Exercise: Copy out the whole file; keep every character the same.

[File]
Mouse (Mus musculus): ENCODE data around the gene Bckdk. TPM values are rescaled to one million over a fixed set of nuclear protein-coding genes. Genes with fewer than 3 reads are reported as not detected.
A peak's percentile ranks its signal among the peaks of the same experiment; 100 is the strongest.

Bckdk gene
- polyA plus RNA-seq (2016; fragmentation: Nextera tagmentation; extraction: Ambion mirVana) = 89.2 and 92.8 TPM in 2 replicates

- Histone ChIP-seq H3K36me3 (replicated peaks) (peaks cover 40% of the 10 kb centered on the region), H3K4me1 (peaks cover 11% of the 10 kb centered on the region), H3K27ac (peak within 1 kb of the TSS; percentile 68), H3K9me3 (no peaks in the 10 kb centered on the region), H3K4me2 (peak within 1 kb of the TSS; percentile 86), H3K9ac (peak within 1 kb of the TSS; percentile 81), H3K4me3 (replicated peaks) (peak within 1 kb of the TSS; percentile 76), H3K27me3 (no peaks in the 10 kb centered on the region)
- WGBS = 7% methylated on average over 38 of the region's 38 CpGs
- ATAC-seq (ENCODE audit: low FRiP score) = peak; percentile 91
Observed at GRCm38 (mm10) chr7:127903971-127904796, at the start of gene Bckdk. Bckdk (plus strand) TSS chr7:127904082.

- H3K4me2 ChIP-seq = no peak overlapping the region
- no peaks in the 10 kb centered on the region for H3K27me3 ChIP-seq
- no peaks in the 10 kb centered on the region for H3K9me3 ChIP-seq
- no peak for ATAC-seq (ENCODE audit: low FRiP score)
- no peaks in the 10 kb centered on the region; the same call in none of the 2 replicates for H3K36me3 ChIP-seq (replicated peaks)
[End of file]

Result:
Mouse (Mus musculus): ENCODE data around the gene Bckdk. TPM values are rescaled to one million over a fixed set of nuclear protein-coding genes. Genes with fewer than 3 reads are reported as not detected.
A peak's percentile ranks its signal among the peaks of the same experiment; 100 is the strongest.

Bckdk gene
- polyA plus RNA-seq (2016; fragmentation: Nextera tagmentation; extraction: Ambion mirVana) = 89.2 and 92.8 TPM in 2 replicates

- Histone ChIP-seq H3K36me3 (replicated peaks) (peaks cover 40% of the 10 kb centered on the region), H3K4me1 (peaks cover 11% of the 10 kb centered on the region), H3K27ac (peak within 1 kb of the TSS; percentile 68), H3K9me3 (no peaks in the 10 kb centered on the region), H3K4me2 (peak within 1 kb of the TSS; percentile 86), H3K9ac (peak within 1 kb of the TSS; percentile 81), H3K4me3 (replicated peaks) (peak within 1 kb of the TSS; percentile 76), H3K27me3 (no peaks in the 10 kb centered on the region)
- WGBS = 7% methylated on average over 38 of the region's 38 CpGs
- ATAC-seq (ENCODE audit: low FRiP score) = peak; percentile 91
Observed at GRCm38 (mm10) chr7:127903971-127904796, at the start of gene Bckdk. Bckdk (plus strand) TSS chr7:127904082.

- H3K4me2 ChIP-seq = no peak overlapping the region
- no peaks in the 10 kb centered on the region for H3K27me3 ChIP-seq
- no peaks in the 10 kb centered on the region for H3K9me3 ChIP-seq
- no peak for ATAC-seq (ENCODE audit: low FRiP score)
- no peaks in the 10 kb centered on the region; the same call in none of the 2 replicates for H3K36me3 ChIP-seq (replicated peaks)